“We’re glad the court recognized the devastation happening in Kentucky and decided to block the commonwealth’s cruel abortion bans. Since the Supreme Court overturned Roe last Friday, numerous Kentuckians have been forced to carry pregnancies against their will or flee their home state in search of essential care. Despite this victory, we know this fight is far from over — especially with politicians like Attorney General Daniel Cameron doing everything they can to score political points at the expense of Kentuckians’ wellbeing. We won’t stop fighting for people’s ability to access the essential abortion care they need in Kentucky. The government should never have the authority to force a person to remain pregnant against their will.”
The Attorney General’s statement is as follows:
“In the wake of an historic victory for life at the nation’s highest court, today, one judge in Kentucky has, without basis in the Kentucky Constitution, allowed two clinics to resume abortions. We cannot let the same mistake that happened in Roe v. Wade, nearly 50 years ago, to be made again in Kentucky. We will be seeking relief from this order.
The U.S. Supreme Court made it abundantly clear in Dobbs that decisions about the protection of life should be decided by the states and the people through their representatives. Our General Assembly clearly expressed Kentucky’s support for life by passing the Human Life Protection Act with bipartisan support. We will do everything possible to continue defending this law and to ensure that unborn life is protected in the Commonwealth.”
Kentucky’s Human Life Protection Act took effect immediately upon the U.S. Supreme Court’s decision in Dobbs v. Jackson Women’s Health Organization, which overturned Roe v. Wade. The lawsuit against the Human Life Protection Act was filed on Monday by two Kentucky abortion clinics, Planned Parenthood and EMW.
Since the U.S. Supreme Court’s ruling, Attorney General Cameron has taken action to ensure Kentucky’s pro-life laws take effect, after many were tied up in court for years. He has asked courts to allow the Commonwealth’s heartbeat law (SB 9, 2019); prohibition of discriminatory abortions (HB 5, 2019); prohibition of live dismemberment abortions (HB 454, 2018); and the Humanity in Healthcare Bill (HB 3, 2022) to take effect.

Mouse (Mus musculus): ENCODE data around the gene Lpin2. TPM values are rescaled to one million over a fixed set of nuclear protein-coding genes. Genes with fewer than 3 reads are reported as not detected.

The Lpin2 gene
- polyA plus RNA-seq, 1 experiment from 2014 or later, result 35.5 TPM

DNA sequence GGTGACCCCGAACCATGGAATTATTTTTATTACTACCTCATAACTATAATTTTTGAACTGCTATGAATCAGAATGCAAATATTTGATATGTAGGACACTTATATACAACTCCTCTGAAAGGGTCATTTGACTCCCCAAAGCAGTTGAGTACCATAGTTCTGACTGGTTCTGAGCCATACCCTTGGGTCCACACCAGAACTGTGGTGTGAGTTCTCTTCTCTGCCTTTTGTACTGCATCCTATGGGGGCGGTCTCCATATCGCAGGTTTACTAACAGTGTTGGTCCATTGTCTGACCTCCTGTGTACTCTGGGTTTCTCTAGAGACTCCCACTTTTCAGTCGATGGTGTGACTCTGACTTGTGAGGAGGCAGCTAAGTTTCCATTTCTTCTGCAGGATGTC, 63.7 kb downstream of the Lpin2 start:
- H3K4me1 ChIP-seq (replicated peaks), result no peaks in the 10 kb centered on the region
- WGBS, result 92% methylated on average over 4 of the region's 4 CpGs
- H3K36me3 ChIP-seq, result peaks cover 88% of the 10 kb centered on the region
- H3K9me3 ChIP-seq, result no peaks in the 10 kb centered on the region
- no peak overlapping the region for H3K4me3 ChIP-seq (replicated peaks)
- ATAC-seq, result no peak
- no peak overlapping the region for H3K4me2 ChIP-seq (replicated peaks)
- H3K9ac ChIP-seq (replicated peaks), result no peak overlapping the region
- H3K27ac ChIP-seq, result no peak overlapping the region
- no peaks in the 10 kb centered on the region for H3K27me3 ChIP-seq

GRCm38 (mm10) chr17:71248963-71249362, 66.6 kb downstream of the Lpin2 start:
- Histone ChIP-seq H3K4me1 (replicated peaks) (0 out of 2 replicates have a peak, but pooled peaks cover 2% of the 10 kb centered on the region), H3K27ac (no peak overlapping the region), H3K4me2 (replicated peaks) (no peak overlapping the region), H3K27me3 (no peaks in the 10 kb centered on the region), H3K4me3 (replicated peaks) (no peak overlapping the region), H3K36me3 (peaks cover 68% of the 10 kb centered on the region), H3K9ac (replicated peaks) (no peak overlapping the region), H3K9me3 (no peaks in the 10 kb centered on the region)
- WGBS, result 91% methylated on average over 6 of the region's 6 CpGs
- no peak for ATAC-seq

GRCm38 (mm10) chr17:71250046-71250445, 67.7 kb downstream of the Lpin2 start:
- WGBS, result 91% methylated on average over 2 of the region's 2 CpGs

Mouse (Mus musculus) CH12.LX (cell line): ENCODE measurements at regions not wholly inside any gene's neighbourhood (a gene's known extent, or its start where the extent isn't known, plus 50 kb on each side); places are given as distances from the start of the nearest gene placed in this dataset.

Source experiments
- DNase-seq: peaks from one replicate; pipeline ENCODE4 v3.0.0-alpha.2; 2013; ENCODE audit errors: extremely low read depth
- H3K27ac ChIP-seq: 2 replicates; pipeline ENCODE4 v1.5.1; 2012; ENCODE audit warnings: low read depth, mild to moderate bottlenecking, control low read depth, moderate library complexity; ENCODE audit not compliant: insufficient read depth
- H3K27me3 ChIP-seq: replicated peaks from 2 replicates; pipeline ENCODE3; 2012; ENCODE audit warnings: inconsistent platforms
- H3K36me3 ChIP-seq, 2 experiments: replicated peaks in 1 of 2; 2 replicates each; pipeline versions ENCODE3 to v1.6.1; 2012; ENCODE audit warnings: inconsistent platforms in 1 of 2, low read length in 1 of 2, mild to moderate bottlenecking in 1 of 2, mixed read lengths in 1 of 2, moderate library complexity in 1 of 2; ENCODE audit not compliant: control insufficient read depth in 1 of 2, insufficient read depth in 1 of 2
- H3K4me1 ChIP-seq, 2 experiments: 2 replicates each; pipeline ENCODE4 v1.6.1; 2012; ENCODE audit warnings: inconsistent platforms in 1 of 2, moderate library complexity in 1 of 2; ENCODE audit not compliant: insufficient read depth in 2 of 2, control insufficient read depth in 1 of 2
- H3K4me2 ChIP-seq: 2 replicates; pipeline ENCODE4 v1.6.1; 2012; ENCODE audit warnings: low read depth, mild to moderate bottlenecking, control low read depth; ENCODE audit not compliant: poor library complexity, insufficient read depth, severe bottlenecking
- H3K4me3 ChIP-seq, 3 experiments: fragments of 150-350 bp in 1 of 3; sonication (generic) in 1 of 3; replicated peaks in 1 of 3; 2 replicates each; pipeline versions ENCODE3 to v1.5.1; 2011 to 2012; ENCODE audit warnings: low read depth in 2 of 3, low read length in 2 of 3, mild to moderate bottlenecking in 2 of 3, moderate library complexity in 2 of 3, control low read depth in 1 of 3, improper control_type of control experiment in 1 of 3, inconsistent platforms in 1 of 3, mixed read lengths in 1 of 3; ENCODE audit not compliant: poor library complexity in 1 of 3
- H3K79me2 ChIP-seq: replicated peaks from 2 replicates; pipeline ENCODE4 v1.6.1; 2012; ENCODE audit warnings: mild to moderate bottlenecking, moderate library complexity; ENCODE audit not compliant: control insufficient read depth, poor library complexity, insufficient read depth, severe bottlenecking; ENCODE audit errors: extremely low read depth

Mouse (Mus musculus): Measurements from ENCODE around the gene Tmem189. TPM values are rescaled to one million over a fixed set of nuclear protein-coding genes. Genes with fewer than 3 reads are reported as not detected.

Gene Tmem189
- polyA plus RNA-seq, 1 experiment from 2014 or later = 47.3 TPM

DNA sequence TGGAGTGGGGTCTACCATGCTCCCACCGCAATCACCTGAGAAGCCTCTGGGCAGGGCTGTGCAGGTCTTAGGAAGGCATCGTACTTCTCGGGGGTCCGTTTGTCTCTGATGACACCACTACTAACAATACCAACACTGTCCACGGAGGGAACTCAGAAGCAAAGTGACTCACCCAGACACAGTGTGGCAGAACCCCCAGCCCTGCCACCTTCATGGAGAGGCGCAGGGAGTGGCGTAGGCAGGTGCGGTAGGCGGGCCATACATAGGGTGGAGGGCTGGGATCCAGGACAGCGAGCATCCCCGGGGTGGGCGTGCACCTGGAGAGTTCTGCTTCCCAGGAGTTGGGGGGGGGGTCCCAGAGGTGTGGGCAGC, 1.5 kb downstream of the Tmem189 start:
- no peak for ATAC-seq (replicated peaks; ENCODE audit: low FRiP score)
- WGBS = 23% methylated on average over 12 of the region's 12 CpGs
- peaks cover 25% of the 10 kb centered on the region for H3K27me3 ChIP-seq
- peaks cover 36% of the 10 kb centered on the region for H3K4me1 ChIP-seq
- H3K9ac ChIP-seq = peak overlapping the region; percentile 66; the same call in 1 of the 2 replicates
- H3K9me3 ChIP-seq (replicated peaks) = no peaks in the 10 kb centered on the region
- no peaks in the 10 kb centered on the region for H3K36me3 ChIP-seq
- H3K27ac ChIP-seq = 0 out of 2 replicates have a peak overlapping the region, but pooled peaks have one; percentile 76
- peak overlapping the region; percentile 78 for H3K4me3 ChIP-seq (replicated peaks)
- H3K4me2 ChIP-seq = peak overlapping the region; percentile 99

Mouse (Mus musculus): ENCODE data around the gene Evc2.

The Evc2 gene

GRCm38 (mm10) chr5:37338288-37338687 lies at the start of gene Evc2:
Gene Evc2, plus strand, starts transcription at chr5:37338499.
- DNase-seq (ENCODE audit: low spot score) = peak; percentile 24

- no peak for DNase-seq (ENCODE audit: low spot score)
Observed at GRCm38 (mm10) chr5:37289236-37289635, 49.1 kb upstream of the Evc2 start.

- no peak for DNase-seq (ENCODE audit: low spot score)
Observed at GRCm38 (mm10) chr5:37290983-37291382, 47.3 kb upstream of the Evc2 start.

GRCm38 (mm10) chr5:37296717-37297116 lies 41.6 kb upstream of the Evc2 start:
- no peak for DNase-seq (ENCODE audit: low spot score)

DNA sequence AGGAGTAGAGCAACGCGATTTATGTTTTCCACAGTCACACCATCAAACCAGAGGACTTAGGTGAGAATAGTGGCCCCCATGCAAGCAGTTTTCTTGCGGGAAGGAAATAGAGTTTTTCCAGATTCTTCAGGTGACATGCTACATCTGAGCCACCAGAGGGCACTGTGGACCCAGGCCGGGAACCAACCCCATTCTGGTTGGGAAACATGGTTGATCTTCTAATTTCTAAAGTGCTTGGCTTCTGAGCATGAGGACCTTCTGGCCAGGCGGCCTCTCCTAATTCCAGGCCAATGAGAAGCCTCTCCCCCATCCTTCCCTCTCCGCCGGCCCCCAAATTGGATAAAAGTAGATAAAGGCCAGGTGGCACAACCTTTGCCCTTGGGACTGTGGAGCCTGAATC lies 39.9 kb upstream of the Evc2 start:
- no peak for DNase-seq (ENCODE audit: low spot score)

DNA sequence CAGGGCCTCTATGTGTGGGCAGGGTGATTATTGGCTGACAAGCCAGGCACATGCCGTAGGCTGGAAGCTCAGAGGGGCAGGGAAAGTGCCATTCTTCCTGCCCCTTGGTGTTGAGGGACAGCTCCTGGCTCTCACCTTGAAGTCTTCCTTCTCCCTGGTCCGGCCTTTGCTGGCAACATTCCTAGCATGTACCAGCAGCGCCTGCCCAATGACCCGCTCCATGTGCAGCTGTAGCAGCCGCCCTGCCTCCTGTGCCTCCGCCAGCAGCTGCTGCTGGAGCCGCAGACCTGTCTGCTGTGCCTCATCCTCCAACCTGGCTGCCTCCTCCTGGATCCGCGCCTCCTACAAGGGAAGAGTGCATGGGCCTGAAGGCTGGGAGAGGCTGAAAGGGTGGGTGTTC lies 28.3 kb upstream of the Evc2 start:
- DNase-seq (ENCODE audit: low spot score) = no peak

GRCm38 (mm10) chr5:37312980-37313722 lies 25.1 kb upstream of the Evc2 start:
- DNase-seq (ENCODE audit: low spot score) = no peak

The Attorney General also issued an advisory on the effect and scope of the Human Life Protection Act, which can be accessed HERE.
Senate Republican Leader Mitch McConnell (R-KY) issued the following statement following President Biden’s attack on the Supreme Court:
“Attacking a core American institution like the Supreme Court from the world stage is below the dignity of the President. Beyond that, President Biden’s attacks on the Court are unmerited and dangerous. He’s upset that the Court said the people, through their elected representatives, will have a say on abortion policy. That does not destabilize democracy – it affirms it. By contrast, it is behavior like the President’s that undermines equal justice and the rule of law.
“The President launched this inappropriate attack when he was asked about whether or not we are on the right track as a country. The President needs to take a look in the mirror. The Supreme Court isn’t responsible for inflation, high gas prices, crime in the streets or chaos at the border. He is. No amount of blame shifting on the global stage will change that.”